Your Habits Will Save You

Your Habits Will Save You January 20, 2019

Why is forming habits important? My claim is this: habits have to do with your salvation. Before you decide I’m a Pelagian, allow me to explain.

Virtue vs. habit

Throughout this series, I’ve been oscillating between talk of habits and talk of virtue. Typically, the “habits” we think of are waking up on time, brushing our teeth, and hitting the gym. Aren’t habits and virtue two separate things?

Not according to the Catechism:

A virtue is a habitual and firm disposition to do the good. It allows the person not only to perform good acts, but to give the best of himself. The virtuous person tends toward the good with all his sensory and spiritual powers; he pursues the good and chooses it in concrete actions. (CCC 1803)

Put more simply, in the words of St. Augustine, “Virtue is a good habit consonant with our nature.”

A broader notion of habit

To accept that virtue is a habit, we have to broaden our understanding of habit. A habit isn’t just your daily schedule, but an ability or a power that you acquire through repetitive action.

Some (looking at you, Kant) believe these powers are independent of the mind. In other words, habitual actions are mechanical or automatic.

In some senses, Kant is right: habitual actions are facilitated by changes in your character. However, these changes that occur through what you repeatedly do, and there still remains a voluntary element of habitual acts. So habits aren’t independent of the mind.

With this definition of habit, we don’t just have to think about your daily schedule. You can have a habit of health, a habit of gratitude, or a habit of courage. A habit of choosing the good is virtue.

Foundations of virtue theory

The understanding of virtue as a habit is a tradition that goes back millennia. Aristotle was the first theorist of virtue ethics or arete — “excellence.” For Aristotle, possessing the moral virtues or moral excellences is the way that the human person flourishes. In other words, the virtues are the foundation of “the good life.”

Aristotle understood the virtues as capacities, or attitudes of the human persons. This has two implications.

First, virtue must be intentionally sustained and developed. Virtue is not a one-time decision, but a habit, and must grow over time through consistent work. Second, virtue is not something outside the human person. It’s not like an interest, an extracurricular activity, or even a skill. If it’s a habit, it lies at the foundation of our very being.

The four cardinal virtues, identified by Aristotle but systematized by Plato, were Prudence, Temperance, Courage, and Justice.

  • Prudence, also known as practical wisdom, is the most important of the four. It is the ability to discern to right course of action to take in any given moment.
  • Temperance, also called self-control, means your ability to moderate your desires.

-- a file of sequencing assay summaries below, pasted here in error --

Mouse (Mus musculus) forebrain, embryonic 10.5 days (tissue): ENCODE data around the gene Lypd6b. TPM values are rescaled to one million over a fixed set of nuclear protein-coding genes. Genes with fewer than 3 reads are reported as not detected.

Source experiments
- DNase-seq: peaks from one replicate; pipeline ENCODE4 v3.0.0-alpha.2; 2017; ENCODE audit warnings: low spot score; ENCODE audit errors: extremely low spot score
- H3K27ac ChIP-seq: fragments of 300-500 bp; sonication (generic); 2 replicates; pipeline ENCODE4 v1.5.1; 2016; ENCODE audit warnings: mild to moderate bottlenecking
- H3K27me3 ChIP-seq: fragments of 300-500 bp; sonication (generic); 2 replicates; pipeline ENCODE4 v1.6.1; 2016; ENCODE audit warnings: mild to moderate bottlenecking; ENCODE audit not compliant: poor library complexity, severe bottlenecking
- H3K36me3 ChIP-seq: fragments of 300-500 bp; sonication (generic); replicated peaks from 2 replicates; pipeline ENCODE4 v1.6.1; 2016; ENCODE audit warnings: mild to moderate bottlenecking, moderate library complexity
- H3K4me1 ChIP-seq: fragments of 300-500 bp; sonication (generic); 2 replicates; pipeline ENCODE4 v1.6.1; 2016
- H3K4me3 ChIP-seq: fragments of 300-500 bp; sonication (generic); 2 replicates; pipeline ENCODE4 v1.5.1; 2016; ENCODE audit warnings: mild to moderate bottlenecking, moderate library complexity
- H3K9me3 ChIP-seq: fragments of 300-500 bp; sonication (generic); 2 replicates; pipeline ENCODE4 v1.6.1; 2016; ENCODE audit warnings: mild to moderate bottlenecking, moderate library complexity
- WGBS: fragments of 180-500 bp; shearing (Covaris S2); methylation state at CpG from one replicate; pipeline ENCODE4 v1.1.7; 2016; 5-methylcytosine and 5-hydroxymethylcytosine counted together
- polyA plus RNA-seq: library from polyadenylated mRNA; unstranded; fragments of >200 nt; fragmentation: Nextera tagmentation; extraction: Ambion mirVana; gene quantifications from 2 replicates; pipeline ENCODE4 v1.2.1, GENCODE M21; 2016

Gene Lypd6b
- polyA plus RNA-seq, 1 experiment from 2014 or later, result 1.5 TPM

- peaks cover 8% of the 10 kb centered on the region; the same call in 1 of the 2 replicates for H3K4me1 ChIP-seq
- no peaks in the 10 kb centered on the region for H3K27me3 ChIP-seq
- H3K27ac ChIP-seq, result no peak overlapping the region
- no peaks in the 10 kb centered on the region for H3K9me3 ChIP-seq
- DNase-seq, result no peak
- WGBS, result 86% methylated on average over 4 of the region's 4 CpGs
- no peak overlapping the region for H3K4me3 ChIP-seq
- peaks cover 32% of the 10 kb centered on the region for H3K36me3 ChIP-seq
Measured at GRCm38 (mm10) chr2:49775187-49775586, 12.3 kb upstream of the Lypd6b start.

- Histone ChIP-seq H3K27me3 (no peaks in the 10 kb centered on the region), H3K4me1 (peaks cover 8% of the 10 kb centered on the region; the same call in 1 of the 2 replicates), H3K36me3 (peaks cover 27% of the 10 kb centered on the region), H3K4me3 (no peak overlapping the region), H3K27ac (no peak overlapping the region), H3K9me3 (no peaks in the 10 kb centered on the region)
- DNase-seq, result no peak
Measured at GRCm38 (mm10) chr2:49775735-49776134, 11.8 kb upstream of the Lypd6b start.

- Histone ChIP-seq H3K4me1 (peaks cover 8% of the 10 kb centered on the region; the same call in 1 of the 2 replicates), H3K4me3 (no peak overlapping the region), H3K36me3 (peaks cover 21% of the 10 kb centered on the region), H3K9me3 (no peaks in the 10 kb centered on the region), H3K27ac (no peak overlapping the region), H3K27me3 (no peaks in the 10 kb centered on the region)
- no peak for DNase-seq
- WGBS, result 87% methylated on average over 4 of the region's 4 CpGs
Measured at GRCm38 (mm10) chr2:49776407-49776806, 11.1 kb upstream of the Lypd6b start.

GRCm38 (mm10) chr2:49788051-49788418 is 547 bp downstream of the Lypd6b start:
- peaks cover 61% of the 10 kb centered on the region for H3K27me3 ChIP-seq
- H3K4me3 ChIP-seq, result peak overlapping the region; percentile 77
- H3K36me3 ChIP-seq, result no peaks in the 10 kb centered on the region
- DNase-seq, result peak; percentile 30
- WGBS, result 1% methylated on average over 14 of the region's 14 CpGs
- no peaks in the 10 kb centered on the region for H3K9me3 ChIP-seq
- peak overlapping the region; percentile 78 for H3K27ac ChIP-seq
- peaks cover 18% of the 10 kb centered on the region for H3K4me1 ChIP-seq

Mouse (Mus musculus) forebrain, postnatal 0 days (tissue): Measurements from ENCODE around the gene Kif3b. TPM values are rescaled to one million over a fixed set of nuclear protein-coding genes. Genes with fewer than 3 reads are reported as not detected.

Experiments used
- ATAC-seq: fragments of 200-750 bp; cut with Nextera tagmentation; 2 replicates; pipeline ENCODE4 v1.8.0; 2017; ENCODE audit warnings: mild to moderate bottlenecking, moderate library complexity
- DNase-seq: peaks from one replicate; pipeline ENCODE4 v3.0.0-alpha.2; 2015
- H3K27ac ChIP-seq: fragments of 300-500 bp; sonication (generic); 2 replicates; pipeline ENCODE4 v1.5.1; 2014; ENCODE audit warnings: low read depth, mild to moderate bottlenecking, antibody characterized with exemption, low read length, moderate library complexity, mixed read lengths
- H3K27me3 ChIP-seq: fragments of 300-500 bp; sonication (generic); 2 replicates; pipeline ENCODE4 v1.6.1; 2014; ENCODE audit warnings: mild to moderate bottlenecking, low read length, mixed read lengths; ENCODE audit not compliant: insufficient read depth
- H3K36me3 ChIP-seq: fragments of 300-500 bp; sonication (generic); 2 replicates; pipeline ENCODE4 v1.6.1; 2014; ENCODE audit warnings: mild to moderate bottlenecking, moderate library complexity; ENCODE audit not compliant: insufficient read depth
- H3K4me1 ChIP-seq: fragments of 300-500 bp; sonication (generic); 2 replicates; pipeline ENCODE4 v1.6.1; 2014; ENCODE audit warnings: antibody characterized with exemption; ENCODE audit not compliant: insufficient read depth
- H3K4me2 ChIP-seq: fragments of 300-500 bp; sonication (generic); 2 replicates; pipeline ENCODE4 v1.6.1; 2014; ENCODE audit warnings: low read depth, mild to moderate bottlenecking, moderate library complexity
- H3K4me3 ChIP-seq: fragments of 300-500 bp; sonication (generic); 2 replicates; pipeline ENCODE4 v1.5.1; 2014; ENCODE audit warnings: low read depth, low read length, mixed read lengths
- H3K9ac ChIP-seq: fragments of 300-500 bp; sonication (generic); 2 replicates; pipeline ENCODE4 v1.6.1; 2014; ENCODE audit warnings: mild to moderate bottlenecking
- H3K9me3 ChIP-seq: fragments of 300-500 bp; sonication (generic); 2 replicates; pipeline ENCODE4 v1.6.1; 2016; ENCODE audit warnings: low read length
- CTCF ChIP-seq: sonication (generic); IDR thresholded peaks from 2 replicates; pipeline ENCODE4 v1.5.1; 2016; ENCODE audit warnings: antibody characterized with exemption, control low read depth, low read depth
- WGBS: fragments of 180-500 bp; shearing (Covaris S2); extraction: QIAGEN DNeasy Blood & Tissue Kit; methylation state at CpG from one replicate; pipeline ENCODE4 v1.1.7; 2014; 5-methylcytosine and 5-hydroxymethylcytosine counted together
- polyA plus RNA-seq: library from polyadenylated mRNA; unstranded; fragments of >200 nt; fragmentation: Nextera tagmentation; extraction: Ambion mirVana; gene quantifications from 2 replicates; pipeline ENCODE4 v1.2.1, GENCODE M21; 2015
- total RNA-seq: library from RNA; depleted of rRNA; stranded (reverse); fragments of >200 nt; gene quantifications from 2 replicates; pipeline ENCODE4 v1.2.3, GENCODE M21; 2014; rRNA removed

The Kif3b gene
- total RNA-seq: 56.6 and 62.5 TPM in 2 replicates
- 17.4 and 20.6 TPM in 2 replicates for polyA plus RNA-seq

• Courage is not just strength. It’s the ability to choose the right thing in the face of fear, uncertainty, or intimidation.
  • Justice is also fairness. This means you are able to recognize what’s good for the community and act according to that good.

Aristotle believed that, in order to grow in these four virtues, you must first imitate another who exemplifies such virtuous characteristics. By practicing the habits of this person, you can make them your own customs. Eventually, you will unite the four of them in a virtuous disposition. Virtue will constitute your character, and you will lead an excellent life.

A step further: St. Thomas Aquinas

Aquinas, centuries after Aristotle, took up Aristotelian ethics and used it as the basis for his exposition of Christian virtue. But in his Treatise on the Virtues, Aquinas goes a step further than Aristotle. The highest virtues, in Aquinas’ view, are the theological virtues of faith, hope and love.

Although they are habits of the human person, just like any other virtue, Aquinas believes the theological virtues must be infused, given to us by God’s grace.

We are finite and flawed human beings, and we can never make ourselves perfect. But God doesn’t wait off in the distance as we struggle with our fallen state. God Himself reaches down and infuses virtue in us. God bent down in the Incarnation and took on our human nature, freely communicating to us a grace that is not of this world.

Our need for grace

This is hugely important to remember throughout our pursuit of virtuous habits. When we fail in our pursuit of the good — in relationships, in our faith, in our free time — we must remember that we are not meant to be self sufficient.

Our need for grace doesn’t excuse us from working toward virtue, because grace requires active participation of the individual to bear fruit. In the language of neuroscience, we might say that re-wiring brain circuits is the mechanism through which our nature cooperates with God’s grace.

But ultimately, we did not create ourselves and will not save ourselves. We were made to rely on His grace, and so we can begin again.

Find the rest of this series here.

Further reading recommendations

For virtue ethics, read Aristotle’s Nicomachean Ethics, or Aquinas’ Summa, 1.11 49.1-4, 55.1-2.

For a great philosophical exploration of the connection between habits and the virtues, read Prof. Stanley Hauerwas’ lecture “Habit Matters: The Bodily Character of the Virtues,” given in 2012 at the The Von Hügel Institute.

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